The Top Reasons Why PCB Design Software with Auto Routing Can Save You Time

November 6, 2017 Altium Designer

Cartoon of man sleeping in bed

I’ve been designing printed boards long enough that my family has sadly grown accustomed to me spending more time at work than at home. With a design on deadline, everyone knows that I’m going to be working late nights at the office. I knew that I had to find a way to shorten my design time in order to relieve the stress and spend more time with my family.

A few weeks back it was Halloween and as usual, I had another deadline to hit. This time though, my design was ahead of schedule and I made it home early to everyone’s delight. We trick-or-treated, played games, laughed and had a great time together. Not only was I a hero to my family, but that night I slept more soundly than I have in a long time. Being ahead of schedule helped us all, and I owe a debt of gratitude to something that I have traditionally avoided - the auto router.

I know all the arguments against using an auto router because I’ve been using them for years. These days though, I’m singing a new tune about their key features. Auto routers have evolved and are much more useful now than they used to be. Instead of producing a board full of confusing and unusable routing, today’s auto routers are refined for specific needs. Once you learn how to best use these routers, you will be amazed at how they can help you. The world of PCB design software with auto routing has changed, and you owe it to yourself to take a fresh look at it.

Picture of black box input output process

Auto routing a PCB used to be a black box mystery

Auto Routers: Out of the Black Box and into Your PCB Design Software

A lot of us have thought of auto routing key features as some kind of secretive black box technology that we had no control over. In the past we have sent our designs to the mysterious router, only to be disappointed by the results when it came back. Often we discovered that the router had produced a mess of undesirable routing that would take us hours to manually clean up. Problems like these have caused many designers (including yours truly) to lose confidence in using an auto router.

Today it’s a different story though, as auto routers are vastly improved over what they used to be. Many of them are embedded with your PCB design software instead of being a third party black box application. This allows you to use the design rules that you already have set up, and it eliminates the need to interface with another application. Today’s auto routers also function in different modes so that you can target specific areas of your design to work on. Here are a couple of examples:

Point-to-point auto routing: You can use the auto router to connect simple point-to-point nets. You select the nets that you want to route, and the router will automatically route the traces according to your design rules.

Batch auto routing: Similar to the older “black box” auto routers that we remember, these modern batch routers are much more configurable. Since they are usually contained within your PCB design software, they use the design rules that you’ve already set up giving you much better control.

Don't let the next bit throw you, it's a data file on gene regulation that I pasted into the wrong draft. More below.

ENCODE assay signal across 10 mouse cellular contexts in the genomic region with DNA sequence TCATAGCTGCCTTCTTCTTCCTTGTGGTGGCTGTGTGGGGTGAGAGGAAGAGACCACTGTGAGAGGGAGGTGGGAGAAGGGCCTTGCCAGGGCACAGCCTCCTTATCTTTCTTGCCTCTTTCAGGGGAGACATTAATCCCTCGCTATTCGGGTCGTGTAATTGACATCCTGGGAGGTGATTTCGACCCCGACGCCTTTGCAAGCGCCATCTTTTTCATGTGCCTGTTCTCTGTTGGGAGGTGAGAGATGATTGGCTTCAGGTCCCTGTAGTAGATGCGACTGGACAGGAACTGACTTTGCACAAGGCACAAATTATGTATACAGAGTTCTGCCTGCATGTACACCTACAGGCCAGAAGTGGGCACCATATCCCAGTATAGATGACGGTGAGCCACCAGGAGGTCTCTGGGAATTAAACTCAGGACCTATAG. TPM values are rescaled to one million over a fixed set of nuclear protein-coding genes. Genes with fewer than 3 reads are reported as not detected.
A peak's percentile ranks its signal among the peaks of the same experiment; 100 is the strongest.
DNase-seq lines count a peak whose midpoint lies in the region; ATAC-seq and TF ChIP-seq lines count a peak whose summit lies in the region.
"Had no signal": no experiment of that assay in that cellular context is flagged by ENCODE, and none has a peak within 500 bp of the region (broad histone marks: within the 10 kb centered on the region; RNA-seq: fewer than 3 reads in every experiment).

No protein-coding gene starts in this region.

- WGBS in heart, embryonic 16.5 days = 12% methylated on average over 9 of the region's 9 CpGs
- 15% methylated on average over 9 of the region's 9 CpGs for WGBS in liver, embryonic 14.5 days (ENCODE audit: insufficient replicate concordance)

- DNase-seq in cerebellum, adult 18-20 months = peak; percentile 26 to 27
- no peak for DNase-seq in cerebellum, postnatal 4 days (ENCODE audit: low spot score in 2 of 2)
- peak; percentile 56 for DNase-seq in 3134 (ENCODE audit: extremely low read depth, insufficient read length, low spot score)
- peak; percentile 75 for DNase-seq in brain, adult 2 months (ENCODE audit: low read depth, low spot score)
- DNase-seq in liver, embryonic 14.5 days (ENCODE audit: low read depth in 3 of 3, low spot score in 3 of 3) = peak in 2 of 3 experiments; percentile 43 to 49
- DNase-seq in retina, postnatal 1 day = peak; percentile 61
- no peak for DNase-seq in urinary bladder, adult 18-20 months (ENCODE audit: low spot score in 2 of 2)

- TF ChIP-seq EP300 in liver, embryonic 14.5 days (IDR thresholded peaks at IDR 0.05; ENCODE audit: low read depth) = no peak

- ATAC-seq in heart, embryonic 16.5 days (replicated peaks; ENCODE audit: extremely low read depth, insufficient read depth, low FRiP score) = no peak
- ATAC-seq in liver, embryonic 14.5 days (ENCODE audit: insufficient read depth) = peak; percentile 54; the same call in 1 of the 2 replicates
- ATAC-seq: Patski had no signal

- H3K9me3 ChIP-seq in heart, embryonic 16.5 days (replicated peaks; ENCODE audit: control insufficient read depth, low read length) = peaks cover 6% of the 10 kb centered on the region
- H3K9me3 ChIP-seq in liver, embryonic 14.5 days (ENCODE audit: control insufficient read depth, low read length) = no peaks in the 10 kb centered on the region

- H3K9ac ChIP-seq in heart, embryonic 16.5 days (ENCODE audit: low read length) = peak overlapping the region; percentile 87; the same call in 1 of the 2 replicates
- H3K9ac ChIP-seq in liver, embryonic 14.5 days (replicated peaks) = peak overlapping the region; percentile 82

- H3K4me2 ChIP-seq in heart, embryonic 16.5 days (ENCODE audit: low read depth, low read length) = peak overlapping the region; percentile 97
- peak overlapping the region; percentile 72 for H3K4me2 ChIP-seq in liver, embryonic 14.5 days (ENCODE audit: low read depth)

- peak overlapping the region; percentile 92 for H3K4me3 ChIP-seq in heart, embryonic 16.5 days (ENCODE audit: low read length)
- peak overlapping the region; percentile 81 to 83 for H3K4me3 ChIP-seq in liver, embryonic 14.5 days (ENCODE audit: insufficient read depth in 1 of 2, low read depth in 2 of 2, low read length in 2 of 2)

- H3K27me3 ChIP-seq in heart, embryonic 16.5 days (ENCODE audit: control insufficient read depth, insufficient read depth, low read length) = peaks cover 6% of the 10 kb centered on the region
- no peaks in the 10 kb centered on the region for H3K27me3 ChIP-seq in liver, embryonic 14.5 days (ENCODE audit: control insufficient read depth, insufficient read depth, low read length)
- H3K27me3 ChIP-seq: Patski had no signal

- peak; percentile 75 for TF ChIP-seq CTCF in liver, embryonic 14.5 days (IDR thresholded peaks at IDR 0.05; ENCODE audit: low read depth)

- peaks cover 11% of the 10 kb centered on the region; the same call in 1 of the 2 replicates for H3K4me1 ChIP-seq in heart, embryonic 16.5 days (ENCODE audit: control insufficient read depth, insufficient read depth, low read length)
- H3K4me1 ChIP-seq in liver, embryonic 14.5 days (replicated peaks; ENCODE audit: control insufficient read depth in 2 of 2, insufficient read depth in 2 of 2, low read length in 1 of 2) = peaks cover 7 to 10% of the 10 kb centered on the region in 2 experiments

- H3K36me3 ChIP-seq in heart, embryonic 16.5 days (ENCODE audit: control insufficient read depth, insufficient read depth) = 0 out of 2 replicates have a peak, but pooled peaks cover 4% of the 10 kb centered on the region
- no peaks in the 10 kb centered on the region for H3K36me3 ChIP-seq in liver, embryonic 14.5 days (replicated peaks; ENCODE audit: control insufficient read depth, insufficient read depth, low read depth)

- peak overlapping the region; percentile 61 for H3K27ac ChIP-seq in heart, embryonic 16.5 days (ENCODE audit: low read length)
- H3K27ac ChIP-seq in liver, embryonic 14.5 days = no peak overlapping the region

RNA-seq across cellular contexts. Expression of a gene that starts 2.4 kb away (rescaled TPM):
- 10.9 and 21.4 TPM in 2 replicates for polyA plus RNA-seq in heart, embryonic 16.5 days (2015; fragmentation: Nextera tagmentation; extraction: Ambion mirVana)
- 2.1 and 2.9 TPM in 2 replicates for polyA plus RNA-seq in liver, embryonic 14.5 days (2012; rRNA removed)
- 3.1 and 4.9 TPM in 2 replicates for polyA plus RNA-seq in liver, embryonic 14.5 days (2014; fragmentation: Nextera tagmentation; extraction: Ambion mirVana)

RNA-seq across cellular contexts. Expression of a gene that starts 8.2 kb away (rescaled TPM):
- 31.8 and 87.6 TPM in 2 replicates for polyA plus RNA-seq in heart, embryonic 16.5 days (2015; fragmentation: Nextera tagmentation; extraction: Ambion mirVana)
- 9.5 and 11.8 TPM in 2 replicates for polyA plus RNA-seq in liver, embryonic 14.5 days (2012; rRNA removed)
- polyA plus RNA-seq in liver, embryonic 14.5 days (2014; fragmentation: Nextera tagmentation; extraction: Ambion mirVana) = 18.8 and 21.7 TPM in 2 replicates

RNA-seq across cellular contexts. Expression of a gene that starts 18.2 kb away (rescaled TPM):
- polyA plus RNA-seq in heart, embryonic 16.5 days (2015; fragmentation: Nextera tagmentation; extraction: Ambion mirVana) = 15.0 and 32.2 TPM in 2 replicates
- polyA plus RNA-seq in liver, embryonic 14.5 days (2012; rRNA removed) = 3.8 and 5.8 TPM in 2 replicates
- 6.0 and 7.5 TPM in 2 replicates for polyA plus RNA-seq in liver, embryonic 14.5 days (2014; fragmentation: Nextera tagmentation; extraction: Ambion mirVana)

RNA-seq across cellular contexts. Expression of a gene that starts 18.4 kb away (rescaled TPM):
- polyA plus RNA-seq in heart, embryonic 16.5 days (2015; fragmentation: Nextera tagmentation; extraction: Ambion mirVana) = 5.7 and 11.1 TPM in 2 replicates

Abstract illustration of 3D  board routing

PCB design software with auto routing can help your design


How Printed Board Design Software With Auto Routing Can Help You

When my peers first encouraged me to look again into auto routing, I initially resisted. Eventually, though my need for help forced me to reconsider, and I gave auto routing another look. What I found surprised me, and I’m betting that you will be surprised too. Here are some of the types of layer routing that I have discovered where an auto router has really helped me:

  1. Short or long point-to-point nets. These nets used to take a long time to route manually. Now, whether they are short nets from pin to pin or long nets that cross the entire board, the router puts them in much faster than I ever could.

  2. Non-critical miscellaneous routing. At the end of a design when I have a bunch of non-critical nets left to route, the batch router is a great tool to have at my disposal.

  3. Routing cleanup. The auto routers also have a lot of trace routing cleanup routines built into them. These greatly reduce the amount of time that I used to spend doing a manual cleanup.

I am finishing my designs more quickly these days because of auto routing. This has helped me to spend less time at the office and more time at home. I’m also sleeping like a rock now because I don’t worry nearly as much about how I’m going to finish my design on schedule.

Could you use some help to shorten your design time? If so, then take another look at auto routing, it’s changed a lot over the years. Today’s PCB design software with auto routing, like Altium Designer®, can help you to get your designs to the finish line sooner. Who knows, you may even end up sleeping better as well.

Would you like to find out more about how Altium’s auto routing can help you? Talk to an expert at Altium.


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About the Author

Altium Designer

PCB Design Tools for Electronics Design and DFM. Information for EDA Leaders.

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